Transcribed from "An Illustrated History of The Big Bend Country, embracing Lincoln, Douglas, Adams and Franklin counties, State of Washington",  published by Western Historical Publishing Co., 1904.

     HARRY C. DECAMP is without doubt one of the earliest pioneers and one of the best known and posted men in Douglas county today.  He has traveled all over this county and knows its resources as well if not better than any other man living.  He has always been a close observer and is a careful weigher of facts and figures, while he is also possessed of good judgment and keen foresight.  These qualities combined have made him the business man he is today, while his geniality and kindness have won him hosts of friends from all quarters.
     Harry C. DeCamp was born in Portsmouth, Ohio, on February 11, 1858, the son of Joseph DeCamp, a native of Ohio, also, and a farmer.  When our subject was six years of age he was deprived of his mother by death and five years later his father died.  Thus left an orphan at an early date he found some of the hard lessons of life in early childhood days.  However, this was not lost, for it has given him a wider range of affairs as he grew up and thus served a useful end finally.  He received his education in Ohio and there remained until twenty-two, working on the farms.  In 1880, he was stricken with a hard attack of the western fever, which led him to Kansas.  Not being relieved in a year there, he came on to San Francisco in 1881 and for three years was engaged in general labors.  For a goodly portion of that time he was salesman in the large furniture establishment of Jack Hillman, at the corner of Taylor and Market streets.  Next he came to Oregon and for one year stopped in Linn county, and thence came to Douglas county in assisting Al N. Thompson to move hither.  He soon entered the employ of John W. Stephens, handling logs for the sawmill on Badger mountain.  He secured a homestead just northeast from Waterville and has improved it in good shape.  He soon divided his attention between farming and handling produce for the mines in British Columbia and the Okanogan country.  Later he has been associated with O. P. Hyde in handling real estate and has done well in this business.  He is a member of the Old Settlers' Association and is a popular man.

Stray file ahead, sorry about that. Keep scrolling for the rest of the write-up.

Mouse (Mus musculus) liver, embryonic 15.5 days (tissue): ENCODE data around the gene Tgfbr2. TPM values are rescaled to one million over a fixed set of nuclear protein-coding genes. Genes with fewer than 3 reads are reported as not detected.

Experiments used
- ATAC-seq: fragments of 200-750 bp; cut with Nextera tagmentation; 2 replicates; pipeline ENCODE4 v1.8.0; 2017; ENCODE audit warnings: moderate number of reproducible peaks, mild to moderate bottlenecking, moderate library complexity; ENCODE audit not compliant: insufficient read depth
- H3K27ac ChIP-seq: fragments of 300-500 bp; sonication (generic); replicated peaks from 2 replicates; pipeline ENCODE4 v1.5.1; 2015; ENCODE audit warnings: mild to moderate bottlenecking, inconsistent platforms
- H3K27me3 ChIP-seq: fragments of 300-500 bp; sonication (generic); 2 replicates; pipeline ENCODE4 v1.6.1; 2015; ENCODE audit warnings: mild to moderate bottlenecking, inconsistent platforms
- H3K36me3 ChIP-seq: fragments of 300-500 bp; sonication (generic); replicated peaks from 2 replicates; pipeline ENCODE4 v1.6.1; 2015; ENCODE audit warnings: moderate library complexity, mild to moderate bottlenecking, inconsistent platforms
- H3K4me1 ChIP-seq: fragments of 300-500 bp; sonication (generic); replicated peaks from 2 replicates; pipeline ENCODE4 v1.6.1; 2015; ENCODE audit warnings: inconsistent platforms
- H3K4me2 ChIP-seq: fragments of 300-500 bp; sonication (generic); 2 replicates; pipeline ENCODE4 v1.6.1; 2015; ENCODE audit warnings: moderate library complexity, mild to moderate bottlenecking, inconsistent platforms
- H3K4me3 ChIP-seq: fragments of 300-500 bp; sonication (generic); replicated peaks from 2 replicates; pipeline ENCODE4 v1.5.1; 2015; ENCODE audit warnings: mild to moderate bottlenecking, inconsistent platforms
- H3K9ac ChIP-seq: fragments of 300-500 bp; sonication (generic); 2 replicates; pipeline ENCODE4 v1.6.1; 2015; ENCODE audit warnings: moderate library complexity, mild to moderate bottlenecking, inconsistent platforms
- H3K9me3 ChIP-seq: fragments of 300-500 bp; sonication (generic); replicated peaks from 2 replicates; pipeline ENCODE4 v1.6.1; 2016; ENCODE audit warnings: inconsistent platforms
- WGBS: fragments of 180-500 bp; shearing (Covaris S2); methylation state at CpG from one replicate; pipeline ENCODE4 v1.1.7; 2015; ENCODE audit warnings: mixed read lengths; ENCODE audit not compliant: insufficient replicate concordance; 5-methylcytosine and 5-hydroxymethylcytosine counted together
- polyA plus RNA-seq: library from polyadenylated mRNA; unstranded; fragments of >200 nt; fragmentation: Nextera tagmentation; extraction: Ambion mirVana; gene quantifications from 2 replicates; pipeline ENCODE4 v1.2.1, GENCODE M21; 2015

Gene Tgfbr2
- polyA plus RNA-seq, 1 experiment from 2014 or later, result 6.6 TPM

Mr. DeCamp has three sisters, named as follows: Mrs. Meneaver Lobner, living in Holsey, Oregon; Mrs. Ida Wedge, in Cooleyville, Ohio; and Sarah.